Republican Kevin Faulconer's victory in Tuesday's San Diego mayor's race provides the GOP with a chance to study how the 47-year-old city councilman pulled off the win and set an example for other candidates across the country.
"We demonstrated that Kevin was a true reformer who was committed to such issues as pension reform and binding arbitration for city employees," Faulconer campaign quarterback Jason Roe told Newsmax.
"And we campaigned in such a way that voters did not get hung up on what his party affiliation was, but instead focused on what his message was."
In defeating Democrat and fellow Councilman David Alvarez with 55 percent of the vote to become mayor of America's eighth-largest city, Faulconer emerged triumphant in a city in which Republican voters comprise only 26 percent of the electorate, compared to 40 percent who are registered Democrats and 34 percent who are "Declined to State" — California for "independent."
Faulconer also made major inroads with San Diego's black and Hispanic population — the latter being a particularly daunting task, as Alvarez is of Hispanic heritage.
In explaining the defeat of the 33-year-old Alvarez, Golden State Democrats usually cited the sexual harassment scandals last year that forced Democratic Mayor Bob Filner to resign in disgrace.
"I can tell you why Alvarez lost in two words — Bob Filner," radio talk show host and former Democratic State Chairman Bill Press told Newsmax. "He poisoned the Democratic brand in San Diego."
But Roe insisted that Faulconer's polling showed that Filner's name or scandals were not important in the race.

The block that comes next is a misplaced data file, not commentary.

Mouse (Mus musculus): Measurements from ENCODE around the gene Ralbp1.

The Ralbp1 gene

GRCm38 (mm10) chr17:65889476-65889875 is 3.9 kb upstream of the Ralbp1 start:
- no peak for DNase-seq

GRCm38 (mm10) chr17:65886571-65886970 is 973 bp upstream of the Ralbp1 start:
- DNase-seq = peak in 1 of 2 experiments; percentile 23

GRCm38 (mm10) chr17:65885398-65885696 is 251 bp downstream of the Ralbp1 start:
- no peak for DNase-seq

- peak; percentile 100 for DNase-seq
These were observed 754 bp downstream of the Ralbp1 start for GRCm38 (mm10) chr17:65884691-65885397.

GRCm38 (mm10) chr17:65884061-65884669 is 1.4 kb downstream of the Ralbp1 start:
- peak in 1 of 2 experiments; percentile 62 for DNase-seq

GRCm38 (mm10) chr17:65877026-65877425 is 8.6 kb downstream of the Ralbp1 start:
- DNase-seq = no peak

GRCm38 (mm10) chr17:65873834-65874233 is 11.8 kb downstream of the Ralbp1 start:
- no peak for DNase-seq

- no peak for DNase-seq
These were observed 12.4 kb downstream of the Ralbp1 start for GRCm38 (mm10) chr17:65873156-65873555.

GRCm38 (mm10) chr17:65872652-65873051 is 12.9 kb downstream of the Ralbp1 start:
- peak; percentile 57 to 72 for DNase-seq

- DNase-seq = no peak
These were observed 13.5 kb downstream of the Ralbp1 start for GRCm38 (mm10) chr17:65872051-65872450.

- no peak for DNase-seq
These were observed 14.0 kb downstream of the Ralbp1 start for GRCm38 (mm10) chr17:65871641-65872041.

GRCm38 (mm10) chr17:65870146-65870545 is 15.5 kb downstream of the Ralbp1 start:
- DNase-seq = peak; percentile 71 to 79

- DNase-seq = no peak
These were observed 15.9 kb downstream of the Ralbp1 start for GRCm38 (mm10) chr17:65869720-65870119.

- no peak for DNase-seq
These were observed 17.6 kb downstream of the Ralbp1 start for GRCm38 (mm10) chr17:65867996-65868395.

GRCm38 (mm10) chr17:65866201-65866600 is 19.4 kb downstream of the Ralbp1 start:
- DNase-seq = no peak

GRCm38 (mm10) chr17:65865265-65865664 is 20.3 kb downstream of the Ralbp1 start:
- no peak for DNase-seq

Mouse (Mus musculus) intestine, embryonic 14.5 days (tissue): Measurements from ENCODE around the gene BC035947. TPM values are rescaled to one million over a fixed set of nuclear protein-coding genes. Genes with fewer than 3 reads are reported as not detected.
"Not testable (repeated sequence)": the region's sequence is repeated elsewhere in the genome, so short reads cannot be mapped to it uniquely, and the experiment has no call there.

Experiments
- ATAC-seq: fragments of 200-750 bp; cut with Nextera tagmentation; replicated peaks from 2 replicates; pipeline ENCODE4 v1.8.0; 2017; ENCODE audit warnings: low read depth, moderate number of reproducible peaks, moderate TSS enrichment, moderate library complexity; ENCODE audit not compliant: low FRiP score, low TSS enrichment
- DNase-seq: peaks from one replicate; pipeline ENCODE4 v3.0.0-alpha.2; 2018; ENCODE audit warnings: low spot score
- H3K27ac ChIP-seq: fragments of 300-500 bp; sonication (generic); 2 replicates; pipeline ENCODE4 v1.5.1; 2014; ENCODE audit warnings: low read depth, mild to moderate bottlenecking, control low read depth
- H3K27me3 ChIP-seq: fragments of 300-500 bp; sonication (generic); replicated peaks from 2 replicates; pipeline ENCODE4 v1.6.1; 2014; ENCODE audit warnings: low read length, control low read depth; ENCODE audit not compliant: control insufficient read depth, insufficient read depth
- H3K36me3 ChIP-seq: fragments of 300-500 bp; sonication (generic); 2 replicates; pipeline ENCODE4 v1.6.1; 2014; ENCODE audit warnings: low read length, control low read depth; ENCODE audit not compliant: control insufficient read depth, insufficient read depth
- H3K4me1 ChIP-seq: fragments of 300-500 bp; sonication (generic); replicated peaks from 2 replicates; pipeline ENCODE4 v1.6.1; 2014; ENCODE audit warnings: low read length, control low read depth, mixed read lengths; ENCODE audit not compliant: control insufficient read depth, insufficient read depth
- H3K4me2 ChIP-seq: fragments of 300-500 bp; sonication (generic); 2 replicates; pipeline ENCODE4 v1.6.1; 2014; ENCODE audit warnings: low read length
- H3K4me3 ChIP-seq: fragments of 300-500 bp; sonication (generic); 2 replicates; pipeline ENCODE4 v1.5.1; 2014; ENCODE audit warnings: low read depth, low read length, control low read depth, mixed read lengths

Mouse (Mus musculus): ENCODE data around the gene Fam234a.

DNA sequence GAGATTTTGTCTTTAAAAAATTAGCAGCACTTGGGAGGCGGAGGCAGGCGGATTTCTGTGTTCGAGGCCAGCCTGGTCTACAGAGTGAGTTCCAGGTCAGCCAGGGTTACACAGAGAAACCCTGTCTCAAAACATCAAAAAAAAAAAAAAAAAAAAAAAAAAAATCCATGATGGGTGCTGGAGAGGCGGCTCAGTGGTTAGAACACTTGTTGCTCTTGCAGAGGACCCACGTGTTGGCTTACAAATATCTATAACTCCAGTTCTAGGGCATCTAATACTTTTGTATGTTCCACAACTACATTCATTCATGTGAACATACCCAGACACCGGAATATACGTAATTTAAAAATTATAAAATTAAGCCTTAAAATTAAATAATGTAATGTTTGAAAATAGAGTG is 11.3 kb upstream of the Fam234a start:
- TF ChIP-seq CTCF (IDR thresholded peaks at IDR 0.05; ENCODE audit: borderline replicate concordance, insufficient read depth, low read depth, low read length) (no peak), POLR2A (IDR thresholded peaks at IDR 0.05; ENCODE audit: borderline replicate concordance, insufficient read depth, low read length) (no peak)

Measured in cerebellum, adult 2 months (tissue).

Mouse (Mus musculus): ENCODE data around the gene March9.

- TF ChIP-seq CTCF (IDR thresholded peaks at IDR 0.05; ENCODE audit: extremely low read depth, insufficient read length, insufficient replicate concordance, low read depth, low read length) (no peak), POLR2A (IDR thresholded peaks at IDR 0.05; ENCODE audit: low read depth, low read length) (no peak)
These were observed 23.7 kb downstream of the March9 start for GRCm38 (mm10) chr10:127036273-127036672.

"What did come up a lot with voters, and what was very key to Kevin's win, was the $4 million in union contributions our opponent was getting," Roe said. "We drove home the point that someone with 85 percent of his campaign donations coming from government employee unions could not, in good faith, negotiate city labor contracts across the table from his major contributors."
Among the union political action committees that donated to Alvarez were the American Federation of State, County, and Municipal Employees, the American Federation of Teachers, the Communications Workers of America, and the Service Employees International Union.
Aside from emphasizing Faulconer's history as a supporter of reforms who would not be beholden to unions, his campaign also stressed that he was, in Roe's words, "not your typical Republican."
Faulconer was endorsed by Father Joe Carroll, a much-respected Roman Catholic priest who runs a large homeless shelter known as Father Joe's Village. Campaign spots showed Faulconer touring the village with the popular priest and talking to the homeless.
The Republican hopeful sought to appeal to all groups of voters. He opened a headquarters in San Diego's minority community, and vigorously courted and won endorsements from several black pastors as well as the city's Latino American Political Association. He also made a TV spot in which he spoke Spanish. It was shown on Univision, the Spanish-language TV network.
"If Mitt Romney showed us what the floor was with Hispanic voters in 2012, Kevin Faulconer showed us how much better a Republican could do with Hispanic voters in 2014 — and against a Democrat who was Hispanic, no less,” said Roe.
Roe estimated that Faulconer won 35 percent of the Hispanic vote and about 25 percent of black voters.
John Gizzi is chief political columnist and White House correspondent for Newsmax.
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